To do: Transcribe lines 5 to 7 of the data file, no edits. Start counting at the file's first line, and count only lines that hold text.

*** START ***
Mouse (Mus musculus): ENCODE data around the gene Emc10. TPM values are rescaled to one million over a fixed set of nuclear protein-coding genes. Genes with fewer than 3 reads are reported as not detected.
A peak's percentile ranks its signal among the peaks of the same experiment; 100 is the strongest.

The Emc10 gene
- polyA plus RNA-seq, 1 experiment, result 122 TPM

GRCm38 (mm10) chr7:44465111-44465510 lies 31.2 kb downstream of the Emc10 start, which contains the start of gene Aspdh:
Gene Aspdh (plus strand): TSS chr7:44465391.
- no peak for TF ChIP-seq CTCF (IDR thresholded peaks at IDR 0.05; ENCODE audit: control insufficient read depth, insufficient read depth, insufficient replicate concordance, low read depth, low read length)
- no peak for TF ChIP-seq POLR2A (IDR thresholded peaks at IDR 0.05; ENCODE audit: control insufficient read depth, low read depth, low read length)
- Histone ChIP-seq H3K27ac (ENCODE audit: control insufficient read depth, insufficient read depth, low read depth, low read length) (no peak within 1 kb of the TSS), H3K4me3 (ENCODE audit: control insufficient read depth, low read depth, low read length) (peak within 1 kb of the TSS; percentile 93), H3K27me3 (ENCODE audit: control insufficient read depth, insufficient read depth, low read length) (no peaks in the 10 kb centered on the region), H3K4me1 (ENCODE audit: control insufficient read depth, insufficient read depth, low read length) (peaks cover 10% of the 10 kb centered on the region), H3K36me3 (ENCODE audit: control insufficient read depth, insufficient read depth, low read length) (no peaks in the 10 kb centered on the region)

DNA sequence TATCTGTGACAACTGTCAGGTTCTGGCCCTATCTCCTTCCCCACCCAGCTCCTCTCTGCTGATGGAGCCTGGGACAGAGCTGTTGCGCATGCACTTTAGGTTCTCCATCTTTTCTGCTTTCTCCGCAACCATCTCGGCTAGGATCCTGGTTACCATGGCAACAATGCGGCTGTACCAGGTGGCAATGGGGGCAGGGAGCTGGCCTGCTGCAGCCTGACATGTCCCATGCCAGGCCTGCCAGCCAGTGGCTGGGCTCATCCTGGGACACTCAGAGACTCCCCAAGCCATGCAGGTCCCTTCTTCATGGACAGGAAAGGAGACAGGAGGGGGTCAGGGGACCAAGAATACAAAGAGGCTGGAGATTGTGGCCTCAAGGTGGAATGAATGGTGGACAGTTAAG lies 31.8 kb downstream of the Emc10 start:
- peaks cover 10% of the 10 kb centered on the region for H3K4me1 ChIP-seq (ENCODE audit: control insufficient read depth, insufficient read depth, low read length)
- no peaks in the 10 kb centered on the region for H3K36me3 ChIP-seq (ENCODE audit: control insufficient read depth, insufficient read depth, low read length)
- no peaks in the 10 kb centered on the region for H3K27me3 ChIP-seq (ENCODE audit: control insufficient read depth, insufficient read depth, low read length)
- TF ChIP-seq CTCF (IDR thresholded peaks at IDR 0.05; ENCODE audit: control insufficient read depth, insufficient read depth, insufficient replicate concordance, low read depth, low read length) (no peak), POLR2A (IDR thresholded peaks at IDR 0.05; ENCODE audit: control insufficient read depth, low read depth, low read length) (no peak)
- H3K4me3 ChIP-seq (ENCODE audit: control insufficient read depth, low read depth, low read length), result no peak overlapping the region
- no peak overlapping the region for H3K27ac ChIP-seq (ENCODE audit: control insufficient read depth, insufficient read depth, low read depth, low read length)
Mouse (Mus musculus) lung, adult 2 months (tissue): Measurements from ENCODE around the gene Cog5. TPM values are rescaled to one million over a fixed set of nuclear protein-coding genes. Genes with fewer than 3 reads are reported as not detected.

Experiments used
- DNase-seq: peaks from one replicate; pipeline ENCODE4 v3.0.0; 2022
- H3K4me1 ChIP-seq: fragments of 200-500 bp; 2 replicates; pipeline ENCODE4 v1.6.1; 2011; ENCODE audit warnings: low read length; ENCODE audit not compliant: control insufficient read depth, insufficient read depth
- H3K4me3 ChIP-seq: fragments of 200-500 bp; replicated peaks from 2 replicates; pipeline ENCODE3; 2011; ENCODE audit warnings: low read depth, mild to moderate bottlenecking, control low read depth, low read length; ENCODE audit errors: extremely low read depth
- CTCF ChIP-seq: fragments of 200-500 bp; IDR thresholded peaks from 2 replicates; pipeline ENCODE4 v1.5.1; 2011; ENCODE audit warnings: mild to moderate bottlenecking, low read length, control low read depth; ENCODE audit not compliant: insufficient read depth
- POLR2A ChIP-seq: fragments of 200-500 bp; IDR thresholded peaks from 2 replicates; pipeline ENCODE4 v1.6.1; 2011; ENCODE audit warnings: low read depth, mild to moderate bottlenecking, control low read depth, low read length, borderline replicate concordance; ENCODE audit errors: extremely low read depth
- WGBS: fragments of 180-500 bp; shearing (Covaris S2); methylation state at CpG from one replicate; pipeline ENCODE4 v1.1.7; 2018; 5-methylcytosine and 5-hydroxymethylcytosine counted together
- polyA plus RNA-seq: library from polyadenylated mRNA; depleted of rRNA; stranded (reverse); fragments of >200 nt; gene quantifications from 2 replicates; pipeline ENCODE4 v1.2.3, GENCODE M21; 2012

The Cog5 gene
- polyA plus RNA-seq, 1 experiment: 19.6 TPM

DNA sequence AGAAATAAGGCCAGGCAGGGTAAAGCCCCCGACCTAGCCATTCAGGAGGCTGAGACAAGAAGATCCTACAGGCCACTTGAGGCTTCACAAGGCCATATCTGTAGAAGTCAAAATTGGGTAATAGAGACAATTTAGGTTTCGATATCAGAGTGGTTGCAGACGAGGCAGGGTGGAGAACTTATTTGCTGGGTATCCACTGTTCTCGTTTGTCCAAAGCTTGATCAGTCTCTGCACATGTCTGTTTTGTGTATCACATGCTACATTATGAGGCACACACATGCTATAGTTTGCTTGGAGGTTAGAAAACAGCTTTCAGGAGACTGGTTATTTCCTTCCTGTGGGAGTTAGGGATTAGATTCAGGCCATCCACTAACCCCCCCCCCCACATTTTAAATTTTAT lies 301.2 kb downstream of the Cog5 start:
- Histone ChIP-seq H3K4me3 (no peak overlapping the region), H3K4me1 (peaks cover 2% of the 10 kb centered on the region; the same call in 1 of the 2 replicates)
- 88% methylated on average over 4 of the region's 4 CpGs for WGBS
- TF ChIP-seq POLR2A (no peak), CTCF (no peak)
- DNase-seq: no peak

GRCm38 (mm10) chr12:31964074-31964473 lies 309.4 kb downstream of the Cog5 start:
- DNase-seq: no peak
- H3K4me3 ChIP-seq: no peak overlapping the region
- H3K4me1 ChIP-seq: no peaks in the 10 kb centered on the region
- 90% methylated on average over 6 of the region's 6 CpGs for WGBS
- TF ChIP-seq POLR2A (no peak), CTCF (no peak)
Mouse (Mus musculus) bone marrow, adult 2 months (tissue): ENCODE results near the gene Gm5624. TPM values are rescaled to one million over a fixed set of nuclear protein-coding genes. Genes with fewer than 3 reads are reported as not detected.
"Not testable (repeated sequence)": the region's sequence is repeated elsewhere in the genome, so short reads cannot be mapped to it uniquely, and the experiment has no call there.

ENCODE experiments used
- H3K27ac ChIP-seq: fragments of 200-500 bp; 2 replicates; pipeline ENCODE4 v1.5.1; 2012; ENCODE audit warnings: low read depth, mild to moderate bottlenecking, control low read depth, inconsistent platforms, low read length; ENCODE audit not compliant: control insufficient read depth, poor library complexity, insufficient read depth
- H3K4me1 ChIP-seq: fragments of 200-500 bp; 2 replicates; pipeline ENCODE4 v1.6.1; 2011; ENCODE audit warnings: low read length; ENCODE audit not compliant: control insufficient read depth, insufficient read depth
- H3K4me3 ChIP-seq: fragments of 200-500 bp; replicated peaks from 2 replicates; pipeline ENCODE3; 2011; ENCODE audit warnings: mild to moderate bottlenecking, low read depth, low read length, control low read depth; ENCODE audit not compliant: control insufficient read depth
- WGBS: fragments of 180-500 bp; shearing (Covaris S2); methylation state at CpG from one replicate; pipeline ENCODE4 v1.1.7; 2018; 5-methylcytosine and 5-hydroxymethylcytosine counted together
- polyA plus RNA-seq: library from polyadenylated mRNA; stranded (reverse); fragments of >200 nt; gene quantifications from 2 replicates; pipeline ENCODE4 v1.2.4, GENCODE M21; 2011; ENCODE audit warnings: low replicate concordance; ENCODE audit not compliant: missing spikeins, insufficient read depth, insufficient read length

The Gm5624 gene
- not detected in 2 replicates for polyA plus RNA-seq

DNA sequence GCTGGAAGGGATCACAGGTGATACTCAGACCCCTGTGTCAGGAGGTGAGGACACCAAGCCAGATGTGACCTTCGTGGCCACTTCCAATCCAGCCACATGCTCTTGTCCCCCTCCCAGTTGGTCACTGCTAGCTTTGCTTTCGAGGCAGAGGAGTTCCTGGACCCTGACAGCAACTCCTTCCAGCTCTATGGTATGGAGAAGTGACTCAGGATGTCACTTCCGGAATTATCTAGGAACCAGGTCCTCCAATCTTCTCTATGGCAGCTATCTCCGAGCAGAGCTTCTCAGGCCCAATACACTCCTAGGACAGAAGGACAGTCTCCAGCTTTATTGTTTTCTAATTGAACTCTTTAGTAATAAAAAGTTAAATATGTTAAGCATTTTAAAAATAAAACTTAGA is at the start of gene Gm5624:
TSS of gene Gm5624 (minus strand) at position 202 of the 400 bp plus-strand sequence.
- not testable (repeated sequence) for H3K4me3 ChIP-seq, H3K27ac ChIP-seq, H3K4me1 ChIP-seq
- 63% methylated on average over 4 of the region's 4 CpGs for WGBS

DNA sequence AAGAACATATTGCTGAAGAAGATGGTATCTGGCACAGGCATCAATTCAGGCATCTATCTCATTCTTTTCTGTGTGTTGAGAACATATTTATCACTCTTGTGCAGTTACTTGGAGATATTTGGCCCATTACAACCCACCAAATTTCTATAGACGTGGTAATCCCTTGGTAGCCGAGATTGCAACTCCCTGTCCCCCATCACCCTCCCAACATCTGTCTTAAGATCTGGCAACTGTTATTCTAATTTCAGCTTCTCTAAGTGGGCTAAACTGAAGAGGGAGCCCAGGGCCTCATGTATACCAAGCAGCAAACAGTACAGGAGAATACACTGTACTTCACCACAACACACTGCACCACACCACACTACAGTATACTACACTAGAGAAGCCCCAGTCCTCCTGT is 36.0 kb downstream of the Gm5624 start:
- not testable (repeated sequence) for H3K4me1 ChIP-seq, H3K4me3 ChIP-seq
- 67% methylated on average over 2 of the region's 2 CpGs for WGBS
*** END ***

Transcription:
GRCm38 (mm10) chr7:44465111-44465510 lies 31.2 kb downstream of the Emc10 start, which contains the start of gene Aspdh:
Gene Aspdh (plus strand): TSS chr7:44465391.
- no peak for TF ChIP-seq CTCF (IDR thresholded peaks at IDR 0.05; ENCODE audit: control insufficient read depth, insufficient read depth, insufficient replicate concordance, low read depth, low read length)